Water Supply Planning Considering Uncertainties in Future Water Demand and Climate: A Case Study in an Illinois Watershed

Zhenxing Zhang, Elias Getahun, Mengfei Mu, Sangeetha Chandrasekaran

Research output: Contribution to journalArticlepeer-review

Abstract

Ensuring an adequate, reliable, clean, and affordable water supply for citizens and industries requires informed, long-range water supply planning, which is critically important for water security. A balance between water supply and demand must be considered for a long-term plan. However, water demand projections are often highly uncertain. Climate change could impact the hydrologic processes, and consequently, threaten water supply. Thus, understanding the uncertainties in future water demand and climate is critical for developing a sound water supply plan. In Illinois, regional water supply planning attempts to explore the impacts of future water demand and climate on water supply using scenario analyses and hydrologic modeling. This study is aimed at developing a water supply planning framework that considers both future water demand and climate change impacts. This framework is based on the Soil and Water Assessment Tool to simulate the watershed hydrology and conduct scenario analyses that consider the uncertainties in both future water demand and climate as well as their impacts on water supply. The framework was applied to water supply planning efforts in the Kankakee River watershed. The Kankakee River watershed model was calibrated and validated to observed streamflow records at four long-term United States Geological Survey streamflow gages. Because of the many model parameters involved, the calibration process was automated and was followed by a manual refinement, resulting in good model performance. Long-range water demand projections were prepared by the Illinois State Water Survey. Six future water demand scenarios were established based on a suite of assumptions. Climate scenarios were obtained from the Coupled Model Intercomparison Projection Phase 5 datasets. Three representative concentration pathways (RCPs), RCP2.6, RCP4.5, and RCP8.5, are used in the study. The scenario simulation results demonstrated that climate change appears to have a greater impact on water availability in the study area than water demand. The framework developed in this study can also be used to explore the impacts of uncertainties of water demand and climate on water supply and can be extended to other regions and watersheds.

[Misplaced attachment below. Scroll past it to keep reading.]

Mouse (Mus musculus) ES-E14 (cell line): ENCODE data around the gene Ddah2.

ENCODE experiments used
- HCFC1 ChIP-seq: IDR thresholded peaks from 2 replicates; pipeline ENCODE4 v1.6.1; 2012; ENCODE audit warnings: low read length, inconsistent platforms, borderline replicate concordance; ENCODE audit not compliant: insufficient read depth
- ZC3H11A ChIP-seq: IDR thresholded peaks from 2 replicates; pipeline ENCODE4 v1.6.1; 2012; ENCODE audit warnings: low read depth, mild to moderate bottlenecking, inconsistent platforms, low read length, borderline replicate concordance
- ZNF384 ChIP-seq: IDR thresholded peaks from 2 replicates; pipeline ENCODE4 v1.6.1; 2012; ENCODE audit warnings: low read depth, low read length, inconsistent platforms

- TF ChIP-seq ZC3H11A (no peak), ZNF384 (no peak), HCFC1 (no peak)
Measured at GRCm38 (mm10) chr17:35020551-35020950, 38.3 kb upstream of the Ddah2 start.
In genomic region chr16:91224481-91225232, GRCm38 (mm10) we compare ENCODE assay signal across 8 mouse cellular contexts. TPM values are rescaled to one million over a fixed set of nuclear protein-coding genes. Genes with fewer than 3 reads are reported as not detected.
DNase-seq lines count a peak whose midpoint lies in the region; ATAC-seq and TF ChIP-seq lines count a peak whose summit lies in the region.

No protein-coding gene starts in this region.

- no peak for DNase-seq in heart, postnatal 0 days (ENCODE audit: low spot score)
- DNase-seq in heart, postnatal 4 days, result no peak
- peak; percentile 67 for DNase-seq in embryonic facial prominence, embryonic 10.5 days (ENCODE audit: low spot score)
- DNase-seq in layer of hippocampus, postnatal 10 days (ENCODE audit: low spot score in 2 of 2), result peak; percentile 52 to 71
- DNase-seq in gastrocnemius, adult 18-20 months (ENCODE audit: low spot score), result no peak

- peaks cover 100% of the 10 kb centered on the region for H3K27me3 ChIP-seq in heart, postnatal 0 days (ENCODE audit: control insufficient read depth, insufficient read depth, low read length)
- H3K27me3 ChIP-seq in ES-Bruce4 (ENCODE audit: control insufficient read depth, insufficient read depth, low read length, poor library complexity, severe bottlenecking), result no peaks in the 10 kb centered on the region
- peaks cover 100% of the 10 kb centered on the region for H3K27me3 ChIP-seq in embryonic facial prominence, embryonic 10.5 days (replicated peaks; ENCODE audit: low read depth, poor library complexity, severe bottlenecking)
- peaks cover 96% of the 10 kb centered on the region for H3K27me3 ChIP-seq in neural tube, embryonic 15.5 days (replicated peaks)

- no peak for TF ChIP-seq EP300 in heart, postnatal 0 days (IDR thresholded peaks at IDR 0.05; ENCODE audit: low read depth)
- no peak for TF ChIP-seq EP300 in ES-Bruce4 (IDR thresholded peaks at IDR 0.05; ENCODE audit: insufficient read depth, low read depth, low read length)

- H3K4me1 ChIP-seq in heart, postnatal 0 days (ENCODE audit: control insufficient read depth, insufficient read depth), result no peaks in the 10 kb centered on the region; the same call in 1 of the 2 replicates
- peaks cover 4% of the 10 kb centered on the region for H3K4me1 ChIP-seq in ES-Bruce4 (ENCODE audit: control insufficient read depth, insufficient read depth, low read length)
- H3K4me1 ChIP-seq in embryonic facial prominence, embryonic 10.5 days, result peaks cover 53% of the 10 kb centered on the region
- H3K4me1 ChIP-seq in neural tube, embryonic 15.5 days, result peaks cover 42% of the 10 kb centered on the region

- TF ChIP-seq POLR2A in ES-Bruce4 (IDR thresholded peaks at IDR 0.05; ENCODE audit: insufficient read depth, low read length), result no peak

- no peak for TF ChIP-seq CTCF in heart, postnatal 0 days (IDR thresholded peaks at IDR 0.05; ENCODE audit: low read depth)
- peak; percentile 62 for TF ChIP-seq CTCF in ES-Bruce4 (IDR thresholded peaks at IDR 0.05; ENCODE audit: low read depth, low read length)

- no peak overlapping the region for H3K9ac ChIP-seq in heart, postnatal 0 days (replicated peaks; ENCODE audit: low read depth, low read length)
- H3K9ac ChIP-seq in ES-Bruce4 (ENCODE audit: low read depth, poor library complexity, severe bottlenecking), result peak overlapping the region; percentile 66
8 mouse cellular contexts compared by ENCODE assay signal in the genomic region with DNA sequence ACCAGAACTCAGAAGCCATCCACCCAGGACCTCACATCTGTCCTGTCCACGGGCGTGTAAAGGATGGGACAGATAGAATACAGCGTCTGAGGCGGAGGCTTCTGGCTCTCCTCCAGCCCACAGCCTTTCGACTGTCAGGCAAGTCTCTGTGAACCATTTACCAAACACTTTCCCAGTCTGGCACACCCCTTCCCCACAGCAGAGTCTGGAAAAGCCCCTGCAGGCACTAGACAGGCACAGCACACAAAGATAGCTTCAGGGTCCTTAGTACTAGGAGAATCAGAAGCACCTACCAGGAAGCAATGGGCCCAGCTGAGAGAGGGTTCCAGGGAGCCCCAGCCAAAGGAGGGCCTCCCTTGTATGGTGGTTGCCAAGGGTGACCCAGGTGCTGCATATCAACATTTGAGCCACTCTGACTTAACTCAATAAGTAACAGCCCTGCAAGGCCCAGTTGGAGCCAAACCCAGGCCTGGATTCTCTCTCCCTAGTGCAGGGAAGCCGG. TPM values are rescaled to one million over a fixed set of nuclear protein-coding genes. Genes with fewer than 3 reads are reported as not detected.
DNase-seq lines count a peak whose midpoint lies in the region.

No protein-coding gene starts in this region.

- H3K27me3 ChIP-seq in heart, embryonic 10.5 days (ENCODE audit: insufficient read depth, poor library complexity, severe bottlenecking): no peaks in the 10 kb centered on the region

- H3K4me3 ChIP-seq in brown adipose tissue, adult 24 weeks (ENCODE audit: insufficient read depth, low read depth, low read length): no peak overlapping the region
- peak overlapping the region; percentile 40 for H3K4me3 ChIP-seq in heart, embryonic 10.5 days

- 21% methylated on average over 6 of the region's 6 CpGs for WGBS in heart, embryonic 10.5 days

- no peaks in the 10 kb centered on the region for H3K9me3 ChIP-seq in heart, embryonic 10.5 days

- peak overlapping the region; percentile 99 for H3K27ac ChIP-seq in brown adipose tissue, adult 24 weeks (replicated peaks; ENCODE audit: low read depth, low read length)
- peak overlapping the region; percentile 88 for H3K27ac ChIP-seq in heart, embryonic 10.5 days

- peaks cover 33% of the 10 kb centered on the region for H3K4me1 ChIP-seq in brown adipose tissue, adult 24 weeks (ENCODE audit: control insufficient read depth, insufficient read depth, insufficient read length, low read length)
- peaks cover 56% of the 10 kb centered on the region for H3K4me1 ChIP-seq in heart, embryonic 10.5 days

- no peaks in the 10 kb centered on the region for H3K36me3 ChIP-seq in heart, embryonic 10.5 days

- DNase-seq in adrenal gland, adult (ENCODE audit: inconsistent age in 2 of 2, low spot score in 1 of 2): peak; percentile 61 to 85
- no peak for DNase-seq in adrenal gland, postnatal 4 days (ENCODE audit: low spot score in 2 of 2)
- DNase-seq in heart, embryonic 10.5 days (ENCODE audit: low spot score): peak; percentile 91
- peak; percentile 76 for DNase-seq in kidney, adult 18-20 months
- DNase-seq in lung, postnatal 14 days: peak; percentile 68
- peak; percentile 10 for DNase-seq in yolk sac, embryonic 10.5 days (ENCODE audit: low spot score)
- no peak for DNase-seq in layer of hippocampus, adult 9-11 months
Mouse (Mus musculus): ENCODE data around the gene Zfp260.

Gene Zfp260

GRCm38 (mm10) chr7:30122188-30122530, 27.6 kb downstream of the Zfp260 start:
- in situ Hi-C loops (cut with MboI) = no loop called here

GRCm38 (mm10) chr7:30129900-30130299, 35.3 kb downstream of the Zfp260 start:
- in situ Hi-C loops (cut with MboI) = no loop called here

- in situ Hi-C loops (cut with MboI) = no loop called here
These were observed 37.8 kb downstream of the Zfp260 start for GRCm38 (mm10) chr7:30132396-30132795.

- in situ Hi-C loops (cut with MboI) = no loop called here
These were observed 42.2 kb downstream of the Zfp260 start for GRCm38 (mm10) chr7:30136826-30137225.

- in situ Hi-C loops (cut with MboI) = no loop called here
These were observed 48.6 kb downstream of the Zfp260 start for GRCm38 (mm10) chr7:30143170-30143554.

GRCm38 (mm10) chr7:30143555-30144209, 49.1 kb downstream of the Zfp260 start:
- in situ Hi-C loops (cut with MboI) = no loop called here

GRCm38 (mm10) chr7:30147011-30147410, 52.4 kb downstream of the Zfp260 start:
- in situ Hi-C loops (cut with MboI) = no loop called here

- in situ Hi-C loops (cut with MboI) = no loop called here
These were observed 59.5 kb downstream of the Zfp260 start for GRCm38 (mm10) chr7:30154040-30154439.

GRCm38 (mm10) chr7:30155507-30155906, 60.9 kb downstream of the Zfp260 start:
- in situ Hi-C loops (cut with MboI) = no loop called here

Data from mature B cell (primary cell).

Original languageEnglish (US)
JournalJournal of the American Water Resources Association
DOIs
StateAccepted/In press - 2021

Keywords

  • SWAT
  • minimum flow
  • scenario analysis
  • water resources management
  • water supply
  • watershed model

ASJC Scopus subject areas

  • Ecology
  • Water Science and Technology
  • Earth-Surface Processes

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